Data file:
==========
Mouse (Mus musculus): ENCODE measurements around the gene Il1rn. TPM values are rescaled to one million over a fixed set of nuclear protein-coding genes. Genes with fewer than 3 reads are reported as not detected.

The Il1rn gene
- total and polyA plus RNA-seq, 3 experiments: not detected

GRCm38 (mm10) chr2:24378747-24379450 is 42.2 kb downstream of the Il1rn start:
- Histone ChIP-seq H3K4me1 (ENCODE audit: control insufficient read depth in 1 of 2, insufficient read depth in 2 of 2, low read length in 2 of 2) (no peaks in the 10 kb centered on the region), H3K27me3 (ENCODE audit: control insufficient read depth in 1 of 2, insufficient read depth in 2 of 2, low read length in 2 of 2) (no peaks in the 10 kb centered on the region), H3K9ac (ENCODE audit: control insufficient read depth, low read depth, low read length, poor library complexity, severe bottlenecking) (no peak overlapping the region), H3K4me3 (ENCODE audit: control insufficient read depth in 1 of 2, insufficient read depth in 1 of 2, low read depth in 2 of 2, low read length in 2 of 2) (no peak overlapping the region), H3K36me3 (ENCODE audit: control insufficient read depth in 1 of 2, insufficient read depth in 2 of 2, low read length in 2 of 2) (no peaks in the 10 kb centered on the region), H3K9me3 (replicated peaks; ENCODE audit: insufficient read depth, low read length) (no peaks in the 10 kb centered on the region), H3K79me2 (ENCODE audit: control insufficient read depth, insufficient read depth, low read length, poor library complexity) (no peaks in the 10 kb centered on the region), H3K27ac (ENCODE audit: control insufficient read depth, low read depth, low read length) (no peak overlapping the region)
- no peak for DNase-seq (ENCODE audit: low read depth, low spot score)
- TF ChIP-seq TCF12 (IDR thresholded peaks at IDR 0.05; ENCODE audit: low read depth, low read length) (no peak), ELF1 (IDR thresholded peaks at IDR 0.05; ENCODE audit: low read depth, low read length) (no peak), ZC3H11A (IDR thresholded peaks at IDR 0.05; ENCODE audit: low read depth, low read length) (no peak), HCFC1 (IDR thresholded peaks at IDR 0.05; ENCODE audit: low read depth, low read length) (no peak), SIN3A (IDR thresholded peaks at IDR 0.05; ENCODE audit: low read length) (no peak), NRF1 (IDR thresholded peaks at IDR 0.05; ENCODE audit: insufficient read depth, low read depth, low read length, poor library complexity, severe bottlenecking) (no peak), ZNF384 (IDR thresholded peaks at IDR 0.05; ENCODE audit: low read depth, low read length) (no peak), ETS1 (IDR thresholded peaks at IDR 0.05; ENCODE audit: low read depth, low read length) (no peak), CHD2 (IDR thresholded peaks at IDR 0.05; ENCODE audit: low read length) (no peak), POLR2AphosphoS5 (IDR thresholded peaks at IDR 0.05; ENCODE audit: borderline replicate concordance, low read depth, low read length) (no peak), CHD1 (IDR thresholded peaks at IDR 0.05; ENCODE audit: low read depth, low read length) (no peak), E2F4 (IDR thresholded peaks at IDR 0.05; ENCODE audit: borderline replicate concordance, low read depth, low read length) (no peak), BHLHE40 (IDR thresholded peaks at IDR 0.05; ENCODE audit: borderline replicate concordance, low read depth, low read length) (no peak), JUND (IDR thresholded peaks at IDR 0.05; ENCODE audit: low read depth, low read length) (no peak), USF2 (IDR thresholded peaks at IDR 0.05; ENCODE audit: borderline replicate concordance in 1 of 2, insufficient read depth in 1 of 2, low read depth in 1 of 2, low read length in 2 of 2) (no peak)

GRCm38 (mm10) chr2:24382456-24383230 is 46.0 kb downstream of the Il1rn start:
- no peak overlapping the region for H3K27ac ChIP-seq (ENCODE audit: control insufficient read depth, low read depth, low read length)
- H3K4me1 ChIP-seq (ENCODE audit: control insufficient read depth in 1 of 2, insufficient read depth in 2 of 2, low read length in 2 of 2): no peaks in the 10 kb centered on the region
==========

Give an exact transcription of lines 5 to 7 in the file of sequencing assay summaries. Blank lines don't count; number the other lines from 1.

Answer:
- Histone ChIP-seq H3K4me1 (ENCODE audit: control insufficient read depth in 1 of 2, insufficient read depth in 2 of 2, low read length in 2 of 2) (no peaks in the 10 kb centered on the region), H3K27me3 (ENCODE audit: control insufficient read depth in 1 of 2, insufficient read depth in 2 of 2, low read length in 2 of 2) (no peaks in the 10 kb centered on the region), H3K9ac (ENCODE audit: control insufficient read depth, low read depth, low read length, poor library complexity, severe bottlenecking) (no peak overlapping the region), H3K4me3 (ENCODE audit: control insufficient read depth in 1 of 2, insufficient read depth in 1 of 2, low read depth in 2 of 2, low read length in 2 of 2) (no peak overlapping the region), H3K36me3 (ENCODE audit: control insufficient read depth in 1 of 2, insufficient read depth in 2 of 2, low read length in 2 of 2) (no peaks in the 10 kb centered on the region), H3K9me3 (replicated peaks; ENCODE audit: insufficient read depth, low read length) (no peaks in the 10 kb centered on the region), H3K79me2 (ENCODE audit: control insufficient read depth, insufficient read depth, low read length, poor library complexity) (no peaks in the 10 kb centered on the region), H3K27ac (ENCODE audit: control insufficient read depth, low read depth, low read length) (no peak overlapping the region)
- no peak for DNase-seq (ENCODE audit: low read depth, low spot score)
- TF ChIP-seq TCF12 (IDR thresholded peaks at IDR 0.05; ENCODE audit: low read depth, low read length) (no peak), ELF1 (IDR thresholded peaks at IDR 0.05; ENCODE audit: low read depth, low read length) (no peak), ZC3H11A (IDR thresholded peaks at IDR 0.05; ENCODE audit: low read depth, low read length) (no peak), HCFC1 (IDR thresholded peaks at IDR 0.05; ENCODE audit: low read depth, low read length) (no peak), SIN3A (IDR thresholded peaks at IDR 0.05; ENCODE audit: low read length) (no peak), NRF1 (IDR thresholded peaks at IDR 0.05; ENCODE audit: insufficient read depth, low read depth, low read length, poor library complexity, severe bottlenecking) (no peak), ZNF384 (IDR thresholded peaks at IDR 0.05; ENCODE audit: low read depth, low read length) (no peak), ETS1 (IDR thresholded peaks at IDR 0.05; ENCODE audit: low read depth, low read length) (no peak), CHD2 (IDR thresholded peaks at IDR 0.05; ENCODE audit: low read length) (no peak), POLR2AphosphoS5 (IDR thresholded peaks at IDR 0.05; ENCODE audit: borderline replicate concordance, low read depth, low read length) (no peak), CHD1 (IDR thresholded peaks at IDR 0.05; ENCODE audit: low read depth, low read length) (no peak), E2F4 (IDR thresholded peaks at IDR 0.05; ENCODE audit: borderline replicate concordance, low read depth, low read length) (no peak), BHLHE40 (IDR thresholded peaks at IDR 0.05; ENCODE audit: borderline replicate concordance, low read depth, low read length) (no peak), JUND (IDR thresholded peaks at IDR 0.05; ENCODE audit: low read depth, low read length) (no peak), USF2 (IDR thresholded peaks at IDR 0.05; ENCODE audit: borderline replicate concordance in 1 of 2, insufficient read depth in 1 of 2, low read depth in 1 of 2, low read length in 2 of 2) (no peak)